falling on the peeling bark of birches,
the names of the ferns my father taught me,
the season of green falling
from above-
the sound of water falling
from the creekbed.
all of it vast and inalienable,
so much.
so i dream you-
discrete and particular.
as if knowing
were possible.
as if you were any smaller, realer,
the trees, the soil, the living, the dead, all

this is the poverty of memory,
ringing the bell for its supper
of solitary riches--

eat your heart out,
eat you heart out,
i said.


faint music

Maybe you need to write a poem about grace.

When everything broken is broken,
and everything dead is dead,
and the hero has looked into the mirror with complete contempt,
and the heroine has studied her face and its defects
remorselessly, and the pain they thought might,
as a token of their earnestness, release them from themselves
has lost its novelty and not released them,
and they have begun to think, kindly and distantly,
watching the others go about their days—
likes and dislikes, reasons, habits, fears—
that self-love is the one weedy stalk
of every human blossoming, and understood,
therefore, why they had been, all their lives,
in such a fury to defend it, and that no one—
except some almost inconceivable saint in his pool
of poverty and silence—can escape this violent, automatic
life’s companion ever, maybe then, ordinary light,
faint music under things, a hovering like grace appears.

As in the story a friend told once about the time
he tried to kill himself. His girl had left him.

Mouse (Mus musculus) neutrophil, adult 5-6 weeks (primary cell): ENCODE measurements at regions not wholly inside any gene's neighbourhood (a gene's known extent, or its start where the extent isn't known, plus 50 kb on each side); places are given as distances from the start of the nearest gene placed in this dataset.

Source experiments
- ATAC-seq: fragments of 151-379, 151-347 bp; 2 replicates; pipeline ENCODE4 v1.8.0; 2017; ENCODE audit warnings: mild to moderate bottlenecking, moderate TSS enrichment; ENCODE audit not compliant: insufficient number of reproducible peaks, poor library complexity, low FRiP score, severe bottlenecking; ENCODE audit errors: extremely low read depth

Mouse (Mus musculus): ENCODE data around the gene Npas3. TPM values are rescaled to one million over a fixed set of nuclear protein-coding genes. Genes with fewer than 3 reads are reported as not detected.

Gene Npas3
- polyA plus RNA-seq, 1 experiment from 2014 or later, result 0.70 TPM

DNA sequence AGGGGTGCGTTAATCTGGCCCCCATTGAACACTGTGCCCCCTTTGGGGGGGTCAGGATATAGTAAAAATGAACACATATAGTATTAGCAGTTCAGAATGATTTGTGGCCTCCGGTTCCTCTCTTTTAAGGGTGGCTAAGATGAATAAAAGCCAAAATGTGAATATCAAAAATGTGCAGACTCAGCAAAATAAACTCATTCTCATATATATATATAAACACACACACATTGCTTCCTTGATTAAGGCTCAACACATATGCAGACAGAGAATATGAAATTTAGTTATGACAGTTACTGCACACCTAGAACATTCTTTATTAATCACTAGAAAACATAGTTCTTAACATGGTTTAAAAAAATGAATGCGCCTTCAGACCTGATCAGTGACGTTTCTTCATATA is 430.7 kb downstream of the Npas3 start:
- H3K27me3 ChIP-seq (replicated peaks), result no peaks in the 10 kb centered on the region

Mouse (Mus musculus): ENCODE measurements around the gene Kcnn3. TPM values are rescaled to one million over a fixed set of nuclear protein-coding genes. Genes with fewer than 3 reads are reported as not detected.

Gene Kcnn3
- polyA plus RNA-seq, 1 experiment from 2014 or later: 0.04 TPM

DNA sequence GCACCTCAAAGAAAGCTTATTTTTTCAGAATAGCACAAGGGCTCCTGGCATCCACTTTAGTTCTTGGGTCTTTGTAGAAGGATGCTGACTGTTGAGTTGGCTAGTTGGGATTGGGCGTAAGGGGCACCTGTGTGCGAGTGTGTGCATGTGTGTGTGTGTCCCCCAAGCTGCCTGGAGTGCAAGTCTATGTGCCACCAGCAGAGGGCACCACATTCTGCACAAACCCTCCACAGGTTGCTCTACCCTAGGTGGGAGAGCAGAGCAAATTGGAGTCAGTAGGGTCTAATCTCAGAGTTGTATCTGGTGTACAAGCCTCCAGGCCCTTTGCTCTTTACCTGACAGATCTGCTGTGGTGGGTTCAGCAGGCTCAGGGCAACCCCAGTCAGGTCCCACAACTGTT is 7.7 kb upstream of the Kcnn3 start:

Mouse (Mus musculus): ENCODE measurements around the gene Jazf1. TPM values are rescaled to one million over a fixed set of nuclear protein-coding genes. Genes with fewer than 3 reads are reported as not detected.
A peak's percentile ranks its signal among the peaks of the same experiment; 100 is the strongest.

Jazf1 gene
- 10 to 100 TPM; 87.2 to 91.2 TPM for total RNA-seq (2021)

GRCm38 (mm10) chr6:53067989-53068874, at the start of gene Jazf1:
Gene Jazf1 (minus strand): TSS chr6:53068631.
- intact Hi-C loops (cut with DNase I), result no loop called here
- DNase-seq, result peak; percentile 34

Bees in the heart, then scorpions, maggots, and then ash.
He climbed onto the jumping girder of the bridge,
the bay side, a blue, lucid afternoon.
And in the salt air he thought about the word “seafood,”
that there was something faintly ridiculous about it.
No one said “landfood.” He thought it was degrading to the rainbow perch
he’d reeled in gleaming from the cliffs, the black rockbass,
scales like polished carbon, in beds of kelp
along the coast—and he realized that the reason for the word
was crabs, or mussels, clams. Otherwise
the restaurants could just put “fish” up on their signs,
and when he woke—he’d slept for hours, curled up
on the girder like a child—the sun was going down
and he felt a little better, and afraid. He put on the jacket
he’d used for a pillow, climbed over the railing
carefully, and drove home to an empty house.

There was a pair of her lemon yellow panties
hanging on a doorknob. He studied them. Much-washed.
A faint russet in the crotch that made him sick
with rage and grief. He knew more or less
where she was. A flat somewhere on Russian Hill.
They’d have just finished making love. She’d have tears
in her eyes and touch his jawbone gratefully. “God,”
she’d say, “you are so good for me.” Winking lights,
a foggy view downhill toward the harbor and the bay.
“You’re sad,” he’d say. “Yes.” “Thinking about Nick?”
“Yes,” she’d say and cry. “I tried so hard,” sobbing now,
“I really tried so hard.” And then he’d hold her for a while—
Guatemalan weavings from his fieldwork on the wall—
and then they’d fuck again, and she would cry some more,
and go to sleep.
And he, he would play that scene
once only, once and a half, and tell himself
that he was going to carry it for a very long time
and that there was nothing he could do
but carry it. He went out onto the porch, and listened
to the forest in the summer dark, madrone bark
cracking and curling as the cold came up.

It’s not the story though, not the friend
leaning toward you, saying “And then I realized—,”
which is the part of stories one never quite believes.
I had the idea that the world’s so full of pain
it must sometimes make a kind of singing.
And that the sequence helps, as much as order helps—
First an ego, and then pain, and then the singing.

-Robert Hass, from Sun Under Wood